Long story short, my partner was the one who directly and indirectly planted the seed in my mind that I could write for a living AND do the travel I wanted to do. He even introduced me to a few of his friends who worked for companies that hired freelance writers and I started doing some of my own research and planning.
So, we went travelling and I got writing...
By the time my partner and I left to go travelling indefinitely at the end of 2011, thanks to networking through friends and friends of friends, I had a few freelance writing clients and also research jobs lined up, as my previous employer was keen to keep me in his contact list for work. It was also during this time that I started this blog (which focused predominantly on travel) and I also began writing down ideas for what was to become my first book, Shy Feet. It was a really exciting time. Also I had a great tan.
As great as this was, after six months the research work stopped and my writing clients weren't giving me enough work to really make enough money. After a few weeks of panicking and feeling sorry for myself, I joined a number of online job boards. I used some of the previous work I'd done, plus my blog and guest posts I'd written as examples of my work for a portfolio and I started applying for jobs that I knew I could do. Within a few weeks I had done a handful of jobs and received good ratings. One of the jobs turned into my first really regular client, and I went on to write content for them for nearly 18 months. Because I used examples of articles I'd written from my travel blog, I attracted a number of travel-related clients and that continues to be the case. However, when I would have a quiet month I would go to a job board and pick up work with clients in many other industries - interior design, environmental research, adventure sports, hospitality, health & lifestyle - and one of my longest-running clients is a software company.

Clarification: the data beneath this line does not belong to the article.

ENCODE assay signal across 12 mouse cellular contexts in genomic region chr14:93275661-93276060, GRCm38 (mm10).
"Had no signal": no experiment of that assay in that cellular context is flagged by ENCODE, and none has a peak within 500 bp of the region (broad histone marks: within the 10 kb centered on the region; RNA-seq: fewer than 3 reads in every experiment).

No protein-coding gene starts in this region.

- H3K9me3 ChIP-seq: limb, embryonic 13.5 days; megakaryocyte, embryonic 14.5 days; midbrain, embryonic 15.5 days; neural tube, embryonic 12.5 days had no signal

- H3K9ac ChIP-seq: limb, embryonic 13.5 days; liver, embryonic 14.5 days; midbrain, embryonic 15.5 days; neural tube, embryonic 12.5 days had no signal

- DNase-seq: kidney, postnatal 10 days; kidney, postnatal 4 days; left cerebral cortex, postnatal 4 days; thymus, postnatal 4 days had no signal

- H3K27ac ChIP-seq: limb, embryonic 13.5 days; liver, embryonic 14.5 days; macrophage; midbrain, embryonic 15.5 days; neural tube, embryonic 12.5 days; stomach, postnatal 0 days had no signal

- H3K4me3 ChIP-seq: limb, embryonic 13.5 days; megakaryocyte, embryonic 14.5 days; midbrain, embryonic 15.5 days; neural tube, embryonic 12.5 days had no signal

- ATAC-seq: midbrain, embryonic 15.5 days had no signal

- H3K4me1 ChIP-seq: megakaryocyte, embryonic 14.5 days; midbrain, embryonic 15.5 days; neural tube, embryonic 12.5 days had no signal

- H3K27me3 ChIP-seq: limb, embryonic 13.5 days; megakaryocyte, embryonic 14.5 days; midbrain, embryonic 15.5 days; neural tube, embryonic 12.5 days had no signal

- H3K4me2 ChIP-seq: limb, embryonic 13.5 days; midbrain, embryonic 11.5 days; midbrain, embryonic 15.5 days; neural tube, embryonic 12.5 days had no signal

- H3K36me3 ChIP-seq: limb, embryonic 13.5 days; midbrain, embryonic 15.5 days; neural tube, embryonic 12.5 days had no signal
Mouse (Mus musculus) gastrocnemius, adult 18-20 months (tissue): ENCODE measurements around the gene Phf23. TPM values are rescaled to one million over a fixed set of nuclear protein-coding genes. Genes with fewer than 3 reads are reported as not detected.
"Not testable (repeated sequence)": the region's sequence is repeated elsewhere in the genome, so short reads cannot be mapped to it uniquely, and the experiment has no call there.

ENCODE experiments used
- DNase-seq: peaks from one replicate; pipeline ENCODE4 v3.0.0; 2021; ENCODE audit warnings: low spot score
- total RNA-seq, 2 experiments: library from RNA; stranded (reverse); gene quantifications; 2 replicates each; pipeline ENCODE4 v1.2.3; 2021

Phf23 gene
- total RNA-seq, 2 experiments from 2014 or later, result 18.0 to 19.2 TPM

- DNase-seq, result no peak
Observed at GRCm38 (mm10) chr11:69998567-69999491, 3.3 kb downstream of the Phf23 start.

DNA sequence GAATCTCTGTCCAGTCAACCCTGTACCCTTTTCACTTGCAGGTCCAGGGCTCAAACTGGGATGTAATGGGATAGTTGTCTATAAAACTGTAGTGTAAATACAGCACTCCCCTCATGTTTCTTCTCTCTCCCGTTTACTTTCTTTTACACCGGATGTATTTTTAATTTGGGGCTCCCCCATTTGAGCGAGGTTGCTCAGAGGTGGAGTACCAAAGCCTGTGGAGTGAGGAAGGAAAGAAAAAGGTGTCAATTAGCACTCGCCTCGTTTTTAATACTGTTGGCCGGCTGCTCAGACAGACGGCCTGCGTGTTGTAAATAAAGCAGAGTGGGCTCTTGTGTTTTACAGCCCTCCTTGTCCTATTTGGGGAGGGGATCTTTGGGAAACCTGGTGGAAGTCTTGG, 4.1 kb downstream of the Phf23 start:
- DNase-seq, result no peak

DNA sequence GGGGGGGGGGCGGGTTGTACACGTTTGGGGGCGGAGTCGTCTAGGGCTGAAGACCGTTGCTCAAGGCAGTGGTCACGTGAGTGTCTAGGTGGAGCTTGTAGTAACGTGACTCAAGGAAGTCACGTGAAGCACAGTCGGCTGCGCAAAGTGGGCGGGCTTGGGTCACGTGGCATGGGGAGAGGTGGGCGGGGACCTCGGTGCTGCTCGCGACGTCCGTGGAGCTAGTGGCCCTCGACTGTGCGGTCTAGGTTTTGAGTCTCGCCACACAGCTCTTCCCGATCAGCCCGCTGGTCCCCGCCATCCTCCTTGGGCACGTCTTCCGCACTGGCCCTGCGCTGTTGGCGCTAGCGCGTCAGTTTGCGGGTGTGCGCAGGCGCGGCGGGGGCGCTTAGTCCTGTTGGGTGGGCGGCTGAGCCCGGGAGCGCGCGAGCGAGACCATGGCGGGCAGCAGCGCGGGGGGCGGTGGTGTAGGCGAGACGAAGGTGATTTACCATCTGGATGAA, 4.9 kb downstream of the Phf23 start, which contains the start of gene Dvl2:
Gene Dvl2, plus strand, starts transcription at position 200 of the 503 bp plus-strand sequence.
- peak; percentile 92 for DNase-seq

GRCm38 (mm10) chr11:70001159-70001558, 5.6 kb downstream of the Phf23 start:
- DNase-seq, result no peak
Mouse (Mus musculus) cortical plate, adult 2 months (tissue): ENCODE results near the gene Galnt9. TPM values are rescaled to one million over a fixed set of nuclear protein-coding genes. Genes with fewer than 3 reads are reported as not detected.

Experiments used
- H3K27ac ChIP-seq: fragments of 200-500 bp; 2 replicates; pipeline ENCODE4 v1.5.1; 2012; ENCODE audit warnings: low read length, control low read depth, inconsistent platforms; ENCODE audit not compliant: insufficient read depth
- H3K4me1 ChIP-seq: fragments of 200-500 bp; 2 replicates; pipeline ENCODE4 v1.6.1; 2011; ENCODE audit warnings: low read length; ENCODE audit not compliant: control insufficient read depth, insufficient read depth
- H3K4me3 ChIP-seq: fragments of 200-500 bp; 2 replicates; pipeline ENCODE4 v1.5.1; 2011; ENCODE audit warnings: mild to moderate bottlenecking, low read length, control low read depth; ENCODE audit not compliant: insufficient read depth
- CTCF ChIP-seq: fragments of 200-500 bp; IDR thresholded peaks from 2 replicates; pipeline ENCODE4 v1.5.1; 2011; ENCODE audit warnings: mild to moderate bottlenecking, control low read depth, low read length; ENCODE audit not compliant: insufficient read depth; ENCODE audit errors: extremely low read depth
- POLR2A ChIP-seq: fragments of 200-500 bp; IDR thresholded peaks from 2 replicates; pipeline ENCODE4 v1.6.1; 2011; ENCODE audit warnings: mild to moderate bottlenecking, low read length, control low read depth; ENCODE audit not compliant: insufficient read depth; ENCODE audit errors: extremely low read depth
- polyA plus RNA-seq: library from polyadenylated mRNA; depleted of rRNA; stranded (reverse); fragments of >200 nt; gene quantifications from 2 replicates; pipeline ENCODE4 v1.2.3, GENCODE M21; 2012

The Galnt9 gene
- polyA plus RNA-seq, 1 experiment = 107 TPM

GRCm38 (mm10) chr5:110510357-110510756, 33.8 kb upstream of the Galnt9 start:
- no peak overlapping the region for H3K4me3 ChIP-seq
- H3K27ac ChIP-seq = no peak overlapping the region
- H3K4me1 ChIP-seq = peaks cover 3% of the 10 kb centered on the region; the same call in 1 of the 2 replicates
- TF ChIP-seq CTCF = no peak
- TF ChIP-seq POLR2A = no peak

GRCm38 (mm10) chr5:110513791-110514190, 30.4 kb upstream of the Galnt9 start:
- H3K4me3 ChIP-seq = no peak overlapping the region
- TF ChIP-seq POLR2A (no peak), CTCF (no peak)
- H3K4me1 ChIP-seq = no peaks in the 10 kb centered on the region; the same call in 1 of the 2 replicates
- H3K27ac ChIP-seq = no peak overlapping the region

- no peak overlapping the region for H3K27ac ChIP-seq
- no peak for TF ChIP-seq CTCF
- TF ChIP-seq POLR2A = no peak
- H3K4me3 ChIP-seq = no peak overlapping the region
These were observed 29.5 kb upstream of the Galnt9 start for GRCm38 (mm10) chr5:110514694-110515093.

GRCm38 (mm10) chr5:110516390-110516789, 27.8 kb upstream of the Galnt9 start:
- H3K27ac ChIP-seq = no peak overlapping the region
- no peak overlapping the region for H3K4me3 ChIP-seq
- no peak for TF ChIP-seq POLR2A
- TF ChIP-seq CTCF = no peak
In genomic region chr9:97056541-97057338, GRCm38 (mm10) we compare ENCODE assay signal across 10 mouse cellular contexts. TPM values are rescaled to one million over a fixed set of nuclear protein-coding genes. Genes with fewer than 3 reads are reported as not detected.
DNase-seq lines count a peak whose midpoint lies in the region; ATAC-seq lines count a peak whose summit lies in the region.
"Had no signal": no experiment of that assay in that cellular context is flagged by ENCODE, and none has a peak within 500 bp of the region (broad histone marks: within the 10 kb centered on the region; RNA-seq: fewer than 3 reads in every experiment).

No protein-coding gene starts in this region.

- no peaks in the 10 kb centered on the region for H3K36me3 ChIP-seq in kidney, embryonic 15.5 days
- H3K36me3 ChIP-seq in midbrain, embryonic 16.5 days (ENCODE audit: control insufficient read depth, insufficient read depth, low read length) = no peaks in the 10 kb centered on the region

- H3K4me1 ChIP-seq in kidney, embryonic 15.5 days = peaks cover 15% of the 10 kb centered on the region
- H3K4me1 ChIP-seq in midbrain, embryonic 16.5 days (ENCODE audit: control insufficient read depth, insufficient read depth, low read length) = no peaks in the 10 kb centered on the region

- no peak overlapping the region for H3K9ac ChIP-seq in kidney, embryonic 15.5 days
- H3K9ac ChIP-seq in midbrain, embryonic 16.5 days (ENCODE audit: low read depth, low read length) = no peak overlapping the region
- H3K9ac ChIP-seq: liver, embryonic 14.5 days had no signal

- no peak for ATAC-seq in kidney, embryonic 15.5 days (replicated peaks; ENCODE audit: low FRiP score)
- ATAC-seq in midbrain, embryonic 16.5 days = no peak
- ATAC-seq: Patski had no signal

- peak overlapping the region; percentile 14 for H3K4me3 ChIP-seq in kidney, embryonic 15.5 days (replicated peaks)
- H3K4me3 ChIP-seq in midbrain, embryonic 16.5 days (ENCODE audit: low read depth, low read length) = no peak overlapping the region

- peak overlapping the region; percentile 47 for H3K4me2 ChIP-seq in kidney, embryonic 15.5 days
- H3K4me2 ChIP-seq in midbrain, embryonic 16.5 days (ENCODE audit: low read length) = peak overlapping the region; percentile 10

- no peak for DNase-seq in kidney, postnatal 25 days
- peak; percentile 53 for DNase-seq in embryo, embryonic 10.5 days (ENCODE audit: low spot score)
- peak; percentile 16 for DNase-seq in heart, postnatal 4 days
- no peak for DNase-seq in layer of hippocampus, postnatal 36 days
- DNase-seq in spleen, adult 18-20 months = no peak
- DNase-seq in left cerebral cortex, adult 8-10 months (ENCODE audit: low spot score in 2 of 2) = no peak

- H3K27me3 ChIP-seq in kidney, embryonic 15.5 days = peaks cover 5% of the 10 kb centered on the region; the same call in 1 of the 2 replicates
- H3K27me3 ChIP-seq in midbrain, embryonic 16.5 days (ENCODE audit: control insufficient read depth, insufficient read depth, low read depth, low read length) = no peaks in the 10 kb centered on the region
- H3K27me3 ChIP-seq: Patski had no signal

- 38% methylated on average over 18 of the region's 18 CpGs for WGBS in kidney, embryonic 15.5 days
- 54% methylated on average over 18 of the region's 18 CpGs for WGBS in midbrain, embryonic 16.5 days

A bit more about job boards...
The job boards that worked best for me were PeoplePerHour and Elance (now known as UpWork), however I stopped using them after a few years. I talk a lot more about finding work on these platforms in this presentation here, but please note that this is very dated (written in 2013) and these platforms have changed a lot since then. They are also much more popular and it can be VERY competitive going up for jobs on them. Depending on what you plan on or need to charge for work, these may be completely redundant options to you so don't spend too much time on them once you've determined that rates for work are too low. There are thankfully many other ways to get freelance writing work, some of which I will share below. In the last seven years of freelance writing, I have gotten work through friends, family, Internet searches (both doing them myself and being found at the end of one), LinkedIn, Facebook, Twitter, from networking events related to my blog, via my blog contact page, and mostly in the last three years thanks to personal recommendations from previous clients or contacts.
What kind of freelance writer am I now?
As I write this I'm actually on maternity leave after giving birth to my second son eight weeks ago, but prior to that I was working four days a week, and three of those days were taken up with client work for three or four regular clients and a handful of other companies that would give me projects ad-hoc. The majority of the work I was doing was internal and external communications, from training or marketing materials through to managing social media channels, blogs, and newsletters. A year ago I also did my first editing job for a coffee table style book, and I was also commissioned to write a few in-depth report-style pieces about some topics for a brand that is launching a magazine style blog. In short, I was beginning to again pivot into other kinds of writing, and this is definitely one of the things I like most about freelance writing; there is great potential to explore new skills on the job. I hope once I've finished my maternity leave - which at the moment is indefinite though I'm in touch with clients keeping them informed - I can get back to working with those I've previously worked for but I don't take that for granted, and I am prepared to have to re-build my client base (which yes, I'm lucky I can afford to take the time to do thanks to my partner's income).